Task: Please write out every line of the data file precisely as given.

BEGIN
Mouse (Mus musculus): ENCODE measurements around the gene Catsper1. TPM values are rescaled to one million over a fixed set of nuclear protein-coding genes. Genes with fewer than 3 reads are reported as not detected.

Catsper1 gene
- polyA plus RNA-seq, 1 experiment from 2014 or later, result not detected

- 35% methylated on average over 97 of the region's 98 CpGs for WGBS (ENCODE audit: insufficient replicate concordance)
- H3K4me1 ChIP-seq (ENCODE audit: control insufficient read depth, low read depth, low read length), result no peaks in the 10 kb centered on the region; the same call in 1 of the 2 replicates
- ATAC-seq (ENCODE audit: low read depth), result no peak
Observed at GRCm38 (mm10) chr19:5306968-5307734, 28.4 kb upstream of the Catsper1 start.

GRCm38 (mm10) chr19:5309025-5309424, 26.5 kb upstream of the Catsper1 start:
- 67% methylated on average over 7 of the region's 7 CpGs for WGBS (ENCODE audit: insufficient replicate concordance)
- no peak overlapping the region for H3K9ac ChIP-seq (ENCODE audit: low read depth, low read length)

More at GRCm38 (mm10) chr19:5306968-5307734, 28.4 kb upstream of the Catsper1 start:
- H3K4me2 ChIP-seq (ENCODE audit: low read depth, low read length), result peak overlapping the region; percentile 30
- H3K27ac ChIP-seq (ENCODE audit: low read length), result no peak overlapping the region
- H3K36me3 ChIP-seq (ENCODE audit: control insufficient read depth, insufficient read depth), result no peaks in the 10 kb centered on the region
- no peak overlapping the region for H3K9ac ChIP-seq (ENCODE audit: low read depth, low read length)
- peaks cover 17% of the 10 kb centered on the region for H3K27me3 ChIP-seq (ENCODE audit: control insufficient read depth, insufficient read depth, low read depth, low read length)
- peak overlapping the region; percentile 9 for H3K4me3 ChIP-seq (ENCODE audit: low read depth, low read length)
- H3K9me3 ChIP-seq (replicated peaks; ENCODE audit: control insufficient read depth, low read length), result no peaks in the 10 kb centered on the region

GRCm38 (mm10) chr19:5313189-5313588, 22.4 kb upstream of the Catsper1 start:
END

Mouse (Mus musculus): ENCODE measurements around the gene Catsper1. TPM values are rescaled to one million over a fixed set of nuclear protein-coding genes. Genes with fewer than 3 reads are reported as not detected.

Catsper1 gene
- polyA plus RNA-seq, 1 experiment from 2014 or later, result not detected

- 35% methylated on average over 97 of the region's 98 CpGs for WGBS (ENCODE audit: insufficient replicate concordance)
- H3K4me1 ChIP-seq (ENCODE audit: control insufficient read depth, low read depth, low read length), result no peaks in the 10 kb centered on the region; the same call in 1 of the 2 replicates
- ATAC-seq (ENCODE audit: low read depth), result no peak
Observed at GRCm38 (mm10) chr19:5306968-5307734, 28.4 kb upstream of the Catsper1 start.

GRCm38 (mm10) chr19:5309025-5309424, 26.5 kb upstream of the Catsper1 start:
- 67% methylated on average over 7 of the region's 7 CpGs for WGBS (ENCODE audit: insufficient replicate concordance)
- no peak overlapping the region for H3K9ac ChIP-seq (ENCODE audit: low read depth, low read length)

More at GRCm38 (mm10) chr19:5306968-5307734, 28.4 kb upstream of the Catsper1 start:
- H3K4me2 ChIP-seq (ENCODE audit: low read depth, low read length), result peak overlapping the region; percentile 30
- H3K27ac ChIP-seq (ENCODE audit: low read length), result no peak overlapping the region
- H3K36me3 ChIP-seq (ENCODE audit: control insufficient read depth, insufficient read depth), result no peaks in the 10 kb centered on the region
- no peak overlapping the region for H3K9ac ChIP-seq (ENCODE audit: low read depth, low read length)
- peaks cover 17% of the 10 kb centered on the region for H3K27me3 ChIP-seq (ENCODE audit: control insufficient read depth, insufficient read depth, low read depth, low read length)
- peak overlapping the region; percentile 9 for H3K4me3 ChIP-seq (ENCODE audit: low read depth, low read length)
- H3K9me3 ChIP-seq (replicated peaks; ENCODE audit: control insufficient read depth, low read length), result no peaks in the 10 kb centered on the region

GRCm38 (mm10) chr19:5313189-5313588, 22.4 kb upstream of the Catsper1 start: